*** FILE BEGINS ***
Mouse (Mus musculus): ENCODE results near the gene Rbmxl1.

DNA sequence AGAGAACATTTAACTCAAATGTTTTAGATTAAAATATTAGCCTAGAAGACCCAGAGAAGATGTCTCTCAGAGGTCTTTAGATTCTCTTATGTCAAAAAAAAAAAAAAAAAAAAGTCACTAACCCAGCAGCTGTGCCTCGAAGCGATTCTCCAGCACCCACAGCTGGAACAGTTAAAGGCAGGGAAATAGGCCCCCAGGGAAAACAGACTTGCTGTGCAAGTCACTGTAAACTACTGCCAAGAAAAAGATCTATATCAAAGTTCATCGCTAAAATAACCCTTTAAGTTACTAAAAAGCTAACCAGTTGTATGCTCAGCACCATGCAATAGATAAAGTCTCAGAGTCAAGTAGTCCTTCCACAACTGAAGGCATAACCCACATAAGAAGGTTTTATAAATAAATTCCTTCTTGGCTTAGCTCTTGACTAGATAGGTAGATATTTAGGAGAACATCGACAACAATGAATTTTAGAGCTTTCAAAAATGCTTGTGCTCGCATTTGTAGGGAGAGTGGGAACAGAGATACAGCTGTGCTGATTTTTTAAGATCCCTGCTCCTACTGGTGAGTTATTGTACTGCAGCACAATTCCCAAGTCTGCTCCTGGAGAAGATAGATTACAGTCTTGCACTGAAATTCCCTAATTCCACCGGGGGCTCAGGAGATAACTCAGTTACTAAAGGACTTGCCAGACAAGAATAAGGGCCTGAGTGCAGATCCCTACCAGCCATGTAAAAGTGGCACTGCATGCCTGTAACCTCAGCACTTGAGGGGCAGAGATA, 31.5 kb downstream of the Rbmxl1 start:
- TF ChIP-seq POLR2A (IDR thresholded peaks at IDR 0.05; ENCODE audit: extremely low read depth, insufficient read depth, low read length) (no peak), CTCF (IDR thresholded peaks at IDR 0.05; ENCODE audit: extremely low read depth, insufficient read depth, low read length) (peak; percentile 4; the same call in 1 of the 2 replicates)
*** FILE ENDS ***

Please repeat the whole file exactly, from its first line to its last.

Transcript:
Mouse (Mus musculus): ENCODE results near the gene Rbmxl1.

DNA sequence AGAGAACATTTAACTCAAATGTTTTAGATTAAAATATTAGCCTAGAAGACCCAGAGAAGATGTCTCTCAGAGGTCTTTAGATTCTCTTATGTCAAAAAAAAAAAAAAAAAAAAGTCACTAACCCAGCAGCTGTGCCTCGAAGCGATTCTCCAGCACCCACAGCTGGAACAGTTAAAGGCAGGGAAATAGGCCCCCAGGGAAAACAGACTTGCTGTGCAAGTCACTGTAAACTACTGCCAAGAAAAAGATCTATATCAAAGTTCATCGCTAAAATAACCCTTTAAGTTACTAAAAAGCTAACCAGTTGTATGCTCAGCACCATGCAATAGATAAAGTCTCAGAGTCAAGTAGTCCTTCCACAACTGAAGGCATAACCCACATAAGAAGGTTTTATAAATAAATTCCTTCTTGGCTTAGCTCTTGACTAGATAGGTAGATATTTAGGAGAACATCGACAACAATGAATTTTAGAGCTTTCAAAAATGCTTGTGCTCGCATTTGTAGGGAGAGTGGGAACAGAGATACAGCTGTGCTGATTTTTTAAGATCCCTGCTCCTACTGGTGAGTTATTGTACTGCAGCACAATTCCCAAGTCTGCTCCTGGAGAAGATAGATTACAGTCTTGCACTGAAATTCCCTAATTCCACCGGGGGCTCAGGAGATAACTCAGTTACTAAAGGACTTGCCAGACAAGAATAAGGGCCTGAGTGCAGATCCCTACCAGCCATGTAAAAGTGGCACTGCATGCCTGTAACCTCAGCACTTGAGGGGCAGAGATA, 31.5 kb downstream of the Rbmxl1 start:
- TF ChIP-seq POLR2A (IDR thresholded peaks at IDR 0.05; ENCODE audit: extremely low read depth, insufficient read depth, low read length) (no peak), CTCF (IDR thresholded peaks at IDR 0.05; ENCODE audit: extremely low read depth, insufficient read depth, low read length) (peak; percentile 4; the same call in 1 of the 2 replicates)